Runnin' (Part 3) - Barefoot Running


Today I'll continue my series on running. (You can read part 1 here and part 2 here.) As I said in my previous post, this post will be on "barefoot running".

On my first post I made a comment how "shin splints are now just a distant memory." Someone commented on that saying they have had severe shin splints and wanted to know what was my secret. I'm going to share with you what I told her today (actually, this will post be a little more in depth that what I said to her).

First I'll give you some background. When I started running (now 7 weeks ago), I was running on the treadmill in some cheapo Addidas tennis shoes. At first things were fine. But after the 1st week I started noticing pain in my shins. But it wasn't bad, so I kept on doing what I was doing. But then as I began week 2, with each run my shin splints were getting worse. Finally by the time I completed run 3 of week 2, it was bad enough that I knew I had to fix this problem or I would end up having to stop because the pain would become too unbearable.

So I did what any red blooded American would do. I looked for my answer on Google. I came across this youtube video. It's a guy named Yuri, who is now a personal trainer in Canada, but used to play professional soccer in Europe. Anyways, he listed several tips for preventing shin splints. Some of the tips were stretches and exercises one should do. But he also talked about form. He explained how a lot of people run by landing on their heel first (aka a heel strike), where as it's better to land on the ball of your foot and toes first. But because of the way most shoes are designed, they're not very flexible, and so it's just more natural for the runner to to heel strike. But have you ever run barefoot on the beach or on grass? I know for me my stride naturally switches to landing on the ball and toes of my foot. Anyways, he said with each step we take while we run, we can create a force that is about 3 to 4 times our weight. So we're putting a force that is 3 to 4 times our weight on each leg, over and over and over.

Think of it this way. When you heel strike, there's no shock absorption taking place. So all that force goes up your leg and into your back. But when you land ball and toes first, shock absorption does take place, and so by the time your heel touches down, the force that goes up through your body isn't as powerful.

Here are 2 interesting videos that show the differences of impact. The first video is of someone heel striking, the 2nd is of someone landing on ball and toes first (If you are reading this in a reader or via email, you may not see the videos, so you will need to click the link at the beginning and read this post on our blog):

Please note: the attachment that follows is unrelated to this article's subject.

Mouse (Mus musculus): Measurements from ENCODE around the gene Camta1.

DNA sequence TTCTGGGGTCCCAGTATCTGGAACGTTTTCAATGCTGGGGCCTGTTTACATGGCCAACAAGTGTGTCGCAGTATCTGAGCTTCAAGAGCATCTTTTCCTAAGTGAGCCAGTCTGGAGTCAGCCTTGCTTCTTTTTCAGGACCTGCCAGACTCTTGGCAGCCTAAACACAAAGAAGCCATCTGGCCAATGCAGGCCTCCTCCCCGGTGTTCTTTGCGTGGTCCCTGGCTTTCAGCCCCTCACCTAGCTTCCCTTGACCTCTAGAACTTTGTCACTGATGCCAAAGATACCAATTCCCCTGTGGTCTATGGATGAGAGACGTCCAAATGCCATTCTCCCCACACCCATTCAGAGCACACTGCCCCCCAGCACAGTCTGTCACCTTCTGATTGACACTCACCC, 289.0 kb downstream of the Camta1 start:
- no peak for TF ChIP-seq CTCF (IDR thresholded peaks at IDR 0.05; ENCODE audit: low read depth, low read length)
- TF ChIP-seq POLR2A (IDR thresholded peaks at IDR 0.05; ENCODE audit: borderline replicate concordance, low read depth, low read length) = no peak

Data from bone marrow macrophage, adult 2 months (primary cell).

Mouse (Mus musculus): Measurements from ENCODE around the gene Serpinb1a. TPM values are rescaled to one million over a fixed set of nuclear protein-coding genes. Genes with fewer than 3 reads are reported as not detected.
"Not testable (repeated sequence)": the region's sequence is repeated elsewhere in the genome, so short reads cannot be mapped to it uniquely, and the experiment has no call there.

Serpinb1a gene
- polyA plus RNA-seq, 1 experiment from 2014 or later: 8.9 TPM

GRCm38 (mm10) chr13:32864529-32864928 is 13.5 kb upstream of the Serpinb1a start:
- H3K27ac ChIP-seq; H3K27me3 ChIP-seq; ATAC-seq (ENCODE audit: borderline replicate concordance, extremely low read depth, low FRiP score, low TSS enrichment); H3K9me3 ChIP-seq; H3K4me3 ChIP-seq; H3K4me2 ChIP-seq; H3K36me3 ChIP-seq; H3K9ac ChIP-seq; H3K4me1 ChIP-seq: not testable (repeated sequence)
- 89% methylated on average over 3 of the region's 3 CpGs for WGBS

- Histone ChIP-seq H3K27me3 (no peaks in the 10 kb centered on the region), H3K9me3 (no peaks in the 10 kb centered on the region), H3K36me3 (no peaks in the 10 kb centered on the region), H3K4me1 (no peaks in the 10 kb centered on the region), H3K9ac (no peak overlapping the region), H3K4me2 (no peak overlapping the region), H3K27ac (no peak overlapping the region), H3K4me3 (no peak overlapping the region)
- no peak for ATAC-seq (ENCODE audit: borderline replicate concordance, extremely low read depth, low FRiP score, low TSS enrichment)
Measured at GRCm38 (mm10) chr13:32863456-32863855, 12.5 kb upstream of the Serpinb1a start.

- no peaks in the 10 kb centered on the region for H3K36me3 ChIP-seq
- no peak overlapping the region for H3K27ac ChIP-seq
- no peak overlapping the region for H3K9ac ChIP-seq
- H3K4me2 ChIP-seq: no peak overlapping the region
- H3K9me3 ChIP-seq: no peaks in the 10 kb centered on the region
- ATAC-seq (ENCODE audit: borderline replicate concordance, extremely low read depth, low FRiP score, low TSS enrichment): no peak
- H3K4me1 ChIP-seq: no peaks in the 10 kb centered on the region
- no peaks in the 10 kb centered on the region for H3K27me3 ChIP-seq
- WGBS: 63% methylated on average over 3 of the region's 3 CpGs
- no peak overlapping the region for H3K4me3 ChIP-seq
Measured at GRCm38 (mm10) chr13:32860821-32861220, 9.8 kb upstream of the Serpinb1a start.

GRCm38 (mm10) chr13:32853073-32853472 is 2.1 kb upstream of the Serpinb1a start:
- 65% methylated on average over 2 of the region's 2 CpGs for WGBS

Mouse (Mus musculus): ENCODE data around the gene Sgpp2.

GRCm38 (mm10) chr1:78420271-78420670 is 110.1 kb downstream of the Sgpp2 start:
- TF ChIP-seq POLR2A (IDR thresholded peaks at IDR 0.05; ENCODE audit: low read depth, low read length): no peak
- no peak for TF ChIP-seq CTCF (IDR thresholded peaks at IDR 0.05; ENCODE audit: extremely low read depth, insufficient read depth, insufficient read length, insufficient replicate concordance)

Notice how in the first video when the runner's heel lands that smooth curve is broken, where as in the 2nd video the curve remains smooth the whole time?

Anyways, I may not have done a good job of explaining this, but it definitely makes sense to me. And I've been running this way for the last 4 weeks now and haven't had any problems. I've done a lot of reading on barefoot running recently, and I came across plenty of people saying they still have problems even after switching to barefoot running. So obviously it may not work for everyone, but it has for me.

Now you may be wondering, do barefoot runners literally run barefoot down the street? Yes, there are people out there who literally run barefoot. Am I one of them? No. At the moment I run on the treadmill in socks. And when the day comes I take to the streets, I hope to have a pair of Vibram Fivefingers Bikila LS on my feet (like the ones you see at the beginning of this post).

The popularity of barefoot running has grown over the last 15 to 20 years. Smaller companies like Vibram initially were the ones who were makings shoes that are extremely flexible, and feel like you are barefoot. There's just a thin layer on the bottom to protect you from stepping on glass or something. And of course now that it's more popular, the big boys like Nike and Addidas are getting in on the action and releasing barefoot or "minmalist" shoes too.

Now, for those of you who are interested in this, if you do decide to try barefoot running, understand you need to EASE INTO IT!!!!! When you start landing on ball and toes first, you are going to begin working muscles that you haven't worked before. And you are going to be SORE! Some of the stuff I've read said even if you are an experienced runner who runs 20 miles a day, when you switch you should initially run SLOWLY and for 10 minutes MAX. If you jump in hardcore since you'll begin working muscles you've never worked before, you'll probably end up pulling something and hurting yourself. Also, people recommend starting on grass or a soft surface (a rubber track for example) since your feet have probably been conditioned to being in shoes. Personally I skipped that only because I don't wear shoes all that often (I'm a barefoot or rainbows kind of person), so I was pretty confident my feet were already tough and would be fine on a treadmill. But, if in doubt, start on a soft surface...better to be safe than sorry.

Anyways, I hope you've enjoyed this little series on running. At the moment I don't think I have anything else to add. So for now I think this series will be done. God bless!

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